West Basin sells its designer water for between $0.84 and $1.58 per cubic meter, depending on the quality. The weighted average price is $1.33 per cubic meter.
McGovern said West Basin has invested $520 million over 14 years, building 120 kilometers of pipeline. Its fourth plant expansion is about 60 percent complete and by 2013, the district expects that 100 percent of the local seawater barrier will be supplied by recycled water from the expanded plant. After the expansion, the facility will increase production from 30 million gallons to 70 million gallons per day.
Along with its water recycling efforts, West Basin is also investing in energy conservation. It currently gets 10 percent of its peak energy use from solar panels installed on site.
Some of the challenges West Basin is facing include changes in the volume and quality of the source water, delivery and distribution issues, regulatory requirements and public perceptions of recycled water, McGovern said.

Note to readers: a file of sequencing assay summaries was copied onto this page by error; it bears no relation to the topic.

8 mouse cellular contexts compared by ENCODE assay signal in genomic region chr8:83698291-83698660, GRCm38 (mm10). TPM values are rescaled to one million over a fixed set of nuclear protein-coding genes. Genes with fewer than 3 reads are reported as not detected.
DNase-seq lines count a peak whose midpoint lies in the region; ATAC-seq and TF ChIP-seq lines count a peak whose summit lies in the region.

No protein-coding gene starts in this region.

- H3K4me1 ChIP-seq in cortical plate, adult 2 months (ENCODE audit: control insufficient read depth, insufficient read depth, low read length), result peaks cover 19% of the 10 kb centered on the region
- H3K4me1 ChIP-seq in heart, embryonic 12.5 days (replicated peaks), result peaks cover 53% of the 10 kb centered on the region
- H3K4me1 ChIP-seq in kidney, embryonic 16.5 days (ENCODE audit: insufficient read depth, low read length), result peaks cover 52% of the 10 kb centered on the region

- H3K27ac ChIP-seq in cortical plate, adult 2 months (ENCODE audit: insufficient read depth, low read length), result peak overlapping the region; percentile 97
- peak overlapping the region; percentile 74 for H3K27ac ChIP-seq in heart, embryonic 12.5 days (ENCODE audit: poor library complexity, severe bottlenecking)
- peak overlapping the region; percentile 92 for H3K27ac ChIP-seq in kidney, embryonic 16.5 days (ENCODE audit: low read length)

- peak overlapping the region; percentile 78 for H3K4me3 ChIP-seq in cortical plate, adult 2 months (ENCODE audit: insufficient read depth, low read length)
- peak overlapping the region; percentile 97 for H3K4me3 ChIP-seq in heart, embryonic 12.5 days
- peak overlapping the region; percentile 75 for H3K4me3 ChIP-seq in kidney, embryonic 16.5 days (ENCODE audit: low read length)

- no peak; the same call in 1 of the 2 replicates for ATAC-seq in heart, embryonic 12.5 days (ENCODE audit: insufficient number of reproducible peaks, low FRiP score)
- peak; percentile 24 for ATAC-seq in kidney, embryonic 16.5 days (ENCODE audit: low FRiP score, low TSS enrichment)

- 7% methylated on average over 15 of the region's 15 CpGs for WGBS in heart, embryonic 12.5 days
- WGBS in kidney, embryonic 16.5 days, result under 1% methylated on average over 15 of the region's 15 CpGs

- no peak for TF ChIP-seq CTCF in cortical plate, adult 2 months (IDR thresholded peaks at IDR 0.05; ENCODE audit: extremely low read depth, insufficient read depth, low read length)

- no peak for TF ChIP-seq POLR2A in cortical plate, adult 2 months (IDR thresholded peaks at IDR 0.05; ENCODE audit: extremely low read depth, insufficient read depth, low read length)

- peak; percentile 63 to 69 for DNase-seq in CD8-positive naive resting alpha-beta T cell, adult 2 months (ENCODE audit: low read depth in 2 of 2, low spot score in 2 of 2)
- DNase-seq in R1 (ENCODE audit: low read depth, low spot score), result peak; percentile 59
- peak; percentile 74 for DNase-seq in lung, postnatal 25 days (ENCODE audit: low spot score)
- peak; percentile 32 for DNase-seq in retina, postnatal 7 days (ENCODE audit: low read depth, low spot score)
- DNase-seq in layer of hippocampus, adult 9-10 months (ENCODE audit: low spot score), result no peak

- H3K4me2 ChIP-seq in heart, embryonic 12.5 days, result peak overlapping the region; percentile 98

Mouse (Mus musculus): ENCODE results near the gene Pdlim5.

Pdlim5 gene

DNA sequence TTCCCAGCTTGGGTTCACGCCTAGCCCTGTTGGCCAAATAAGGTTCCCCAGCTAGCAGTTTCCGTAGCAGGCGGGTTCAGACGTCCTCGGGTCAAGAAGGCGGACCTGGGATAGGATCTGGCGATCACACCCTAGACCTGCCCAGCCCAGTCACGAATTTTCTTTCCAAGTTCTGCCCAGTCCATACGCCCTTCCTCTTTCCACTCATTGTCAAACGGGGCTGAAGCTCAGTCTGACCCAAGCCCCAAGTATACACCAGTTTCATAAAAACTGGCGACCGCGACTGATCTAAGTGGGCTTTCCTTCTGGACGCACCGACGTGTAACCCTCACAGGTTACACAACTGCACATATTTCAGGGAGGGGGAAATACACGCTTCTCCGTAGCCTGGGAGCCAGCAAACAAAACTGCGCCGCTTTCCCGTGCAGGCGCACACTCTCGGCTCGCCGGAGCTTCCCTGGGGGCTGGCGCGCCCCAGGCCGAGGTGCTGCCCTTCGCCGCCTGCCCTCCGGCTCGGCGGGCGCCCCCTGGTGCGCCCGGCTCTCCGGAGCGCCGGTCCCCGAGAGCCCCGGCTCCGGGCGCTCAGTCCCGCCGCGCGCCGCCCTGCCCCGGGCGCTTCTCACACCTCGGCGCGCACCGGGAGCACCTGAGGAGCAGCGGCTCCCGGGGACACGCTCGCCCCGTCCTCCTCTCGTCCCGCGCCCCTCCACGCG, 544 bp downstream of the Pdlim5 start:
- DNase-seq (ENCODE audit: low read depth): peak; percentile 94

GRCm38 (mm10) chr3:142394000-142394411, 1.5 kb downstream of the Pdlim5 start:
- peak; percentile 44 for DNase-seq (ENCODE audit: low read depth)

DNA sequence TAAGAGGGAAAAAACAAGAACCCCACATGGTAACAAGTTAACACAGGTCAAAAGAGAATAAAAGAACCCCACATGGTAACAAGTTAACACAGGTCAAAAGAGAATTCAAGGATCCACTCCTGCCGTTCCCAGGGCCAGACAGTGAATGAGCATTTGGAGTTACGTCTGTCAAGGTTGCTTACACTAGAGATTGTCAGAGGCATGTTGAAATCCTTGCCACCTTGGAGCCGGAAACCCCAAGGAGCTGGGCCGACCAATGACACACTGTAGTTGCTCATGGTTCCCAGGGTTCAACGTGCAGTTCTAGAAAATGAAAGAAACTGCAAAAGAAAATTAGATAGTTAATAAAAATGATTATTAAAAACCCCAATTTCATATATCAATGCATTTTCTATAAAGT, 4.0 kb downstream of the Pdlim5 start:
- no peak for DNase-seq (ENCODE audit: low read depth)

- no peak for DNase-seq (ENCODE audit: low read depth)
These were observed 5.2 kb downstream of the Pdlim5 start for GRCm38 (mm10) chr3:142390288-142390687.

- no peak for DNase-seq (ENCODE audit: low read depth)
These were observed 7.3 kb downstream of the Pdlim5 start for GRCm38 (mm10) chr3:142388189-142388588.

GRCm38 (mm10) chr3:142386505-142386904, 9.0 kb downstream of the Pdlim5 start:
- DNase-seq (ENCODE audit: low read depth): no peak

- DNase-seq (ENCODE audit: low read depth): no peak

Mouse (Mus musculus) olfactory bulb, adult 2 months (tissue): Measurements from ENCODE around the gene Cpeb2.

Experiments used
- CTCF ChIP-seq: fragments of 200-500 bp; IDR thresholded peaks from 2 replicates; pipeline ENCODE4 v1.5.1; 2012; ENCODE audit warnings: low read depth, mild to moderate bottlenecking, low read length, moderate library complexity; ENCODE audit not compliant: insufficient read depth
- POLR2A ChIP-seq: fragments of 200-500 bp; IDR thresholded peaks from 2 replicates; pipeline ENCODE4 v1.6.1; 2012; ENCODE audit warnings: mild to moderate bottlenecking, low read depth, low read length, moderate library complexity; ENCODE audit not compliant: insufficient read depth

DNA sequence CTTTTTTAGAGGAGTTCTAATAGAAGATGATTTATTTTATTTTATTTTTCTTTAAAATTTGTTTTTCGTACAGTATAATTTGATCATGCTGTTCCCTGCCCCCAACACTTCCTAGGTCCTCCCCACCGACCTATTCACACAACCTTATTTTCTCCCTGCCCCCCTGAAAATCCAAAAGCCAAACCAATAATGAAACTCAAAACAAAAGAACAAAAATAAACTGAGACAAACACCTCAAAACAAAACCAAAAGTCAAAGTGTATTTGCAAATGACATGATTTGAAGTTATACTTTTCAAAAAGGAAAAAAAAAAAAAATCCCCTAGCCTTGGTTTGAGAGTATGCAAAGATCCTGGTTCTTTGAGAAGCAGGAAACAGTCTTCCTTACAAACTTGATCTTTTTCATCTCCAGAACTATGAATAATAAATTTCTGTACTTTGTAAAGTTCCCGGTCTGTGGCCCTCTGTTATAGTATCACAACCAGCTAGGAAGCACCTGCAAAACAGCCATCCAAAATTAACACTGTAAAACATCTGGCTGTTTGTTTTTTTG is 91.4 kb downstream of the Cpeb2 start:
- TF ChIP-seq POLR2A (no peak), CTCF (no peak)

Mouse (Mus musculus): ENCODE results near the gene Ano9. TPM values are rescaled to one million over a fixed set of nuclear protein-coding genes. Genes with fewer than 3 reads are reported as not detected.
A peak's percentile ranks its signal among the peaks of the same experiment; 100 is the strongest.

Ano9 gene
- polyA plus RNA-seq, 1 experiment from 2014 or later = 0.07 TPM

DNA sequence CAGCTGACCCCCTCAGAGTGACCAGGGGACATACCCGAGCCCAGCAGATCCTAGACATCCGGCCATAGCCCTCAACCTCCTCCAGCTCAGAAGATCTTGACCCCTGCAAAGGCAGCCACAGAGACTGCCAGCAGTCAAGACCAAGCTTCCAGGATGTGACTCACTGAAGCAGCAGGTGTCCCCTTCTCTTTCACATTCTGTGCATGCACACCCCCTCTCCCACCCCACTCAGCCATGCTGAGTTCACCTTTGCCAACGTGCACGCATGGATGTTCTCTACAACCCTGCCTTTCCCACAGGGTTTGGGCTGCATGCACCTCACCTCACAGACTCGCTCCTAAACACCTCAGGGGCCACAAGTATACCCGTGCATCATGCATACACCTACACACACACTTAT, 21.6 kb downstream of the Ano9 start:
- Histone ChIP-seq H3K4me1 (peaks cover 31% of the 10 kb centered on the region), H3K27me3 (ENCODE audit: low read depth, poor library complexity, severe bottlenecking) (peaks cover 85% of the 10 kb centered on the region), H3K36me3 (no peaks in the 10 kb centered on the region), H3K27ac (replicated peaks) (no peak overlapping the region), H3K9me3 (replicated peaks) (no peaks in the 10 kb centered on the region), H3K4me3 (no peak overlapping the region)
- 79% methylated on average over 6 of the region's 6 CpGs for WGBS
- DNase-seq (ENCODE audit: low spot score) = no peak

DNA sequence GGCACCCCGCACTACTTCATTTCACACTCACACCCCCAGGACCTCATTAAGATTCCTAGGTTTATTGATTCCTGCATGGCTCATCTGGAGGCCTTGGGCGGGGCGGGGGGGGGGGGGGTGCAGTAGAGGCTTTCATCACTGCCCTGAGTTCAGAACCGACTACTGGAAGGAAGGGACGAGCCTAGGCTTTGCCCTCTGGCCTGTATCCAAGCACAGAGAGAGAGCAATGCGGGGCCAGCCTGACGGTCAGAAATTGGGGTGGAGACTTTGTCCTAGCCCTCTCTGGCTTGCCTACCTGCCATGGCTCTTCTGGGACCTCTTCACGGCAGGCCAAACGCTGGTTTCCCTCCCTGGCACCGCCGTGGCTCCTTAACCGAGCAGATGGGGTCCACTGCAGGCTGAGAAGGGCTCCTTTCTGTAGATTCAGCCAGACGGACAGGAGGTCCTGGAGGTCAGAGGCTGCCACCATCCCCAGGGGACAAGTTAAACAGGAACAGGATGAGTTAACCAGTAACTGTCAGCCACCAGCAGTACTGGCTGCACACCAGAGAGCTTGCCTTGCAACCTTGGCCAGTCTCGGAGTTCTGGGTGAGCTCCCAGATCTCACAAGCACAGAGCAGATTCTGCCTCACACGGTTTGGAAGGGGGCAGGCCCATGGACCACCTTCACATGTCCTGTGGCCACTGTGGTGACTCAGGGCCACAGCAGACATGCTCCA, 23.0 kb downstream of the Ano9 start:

In a counter-intuitive twist, he said, water conservation has actually caused some of the problems.
“When you consider all the efforts and improvements that have been made with respect to conservation – like using low-flow or high-efficiency toilets, low-flow shower heads, high-efficiency washing machines – this has all contributed to a reduction in the amount of water going to the wastewater treatment facility, therefore increasing the concentration of the waste that has to be treated,” he said.
But, Deshmukh said that despite the challenges conservation creates on the treatment side of the operation, it remains a high priority and a key ingredient of the 2020 plan.
“Educating the public and implementing conservation devices really helps us reduce water waste and allows us to provide more water reliability to our service area,” Deshmukh said. He said one of West Basin’s key focus areas is on the reduction of outdoor irrigation water usage, with a goal of reducing usage by 20 gallons per person each day. The district promotes re-landscaping with “California friendly” plants that require less water through its “Ocean Friendly Garden Classes” and rebates/savings offers to industrial and residential customers for updating to more efficient systems.
The district uses partnerships with local commercial and non-profit groups to provide conservation education and incentives, including toilet distributions, landscape surveys, smart controllers, sprinkler nozzles, restroom and kitchen retrofits and green street medians, among others. Deshmukh said the agency uses local, state and federal grants to finance 75 percent of the costs.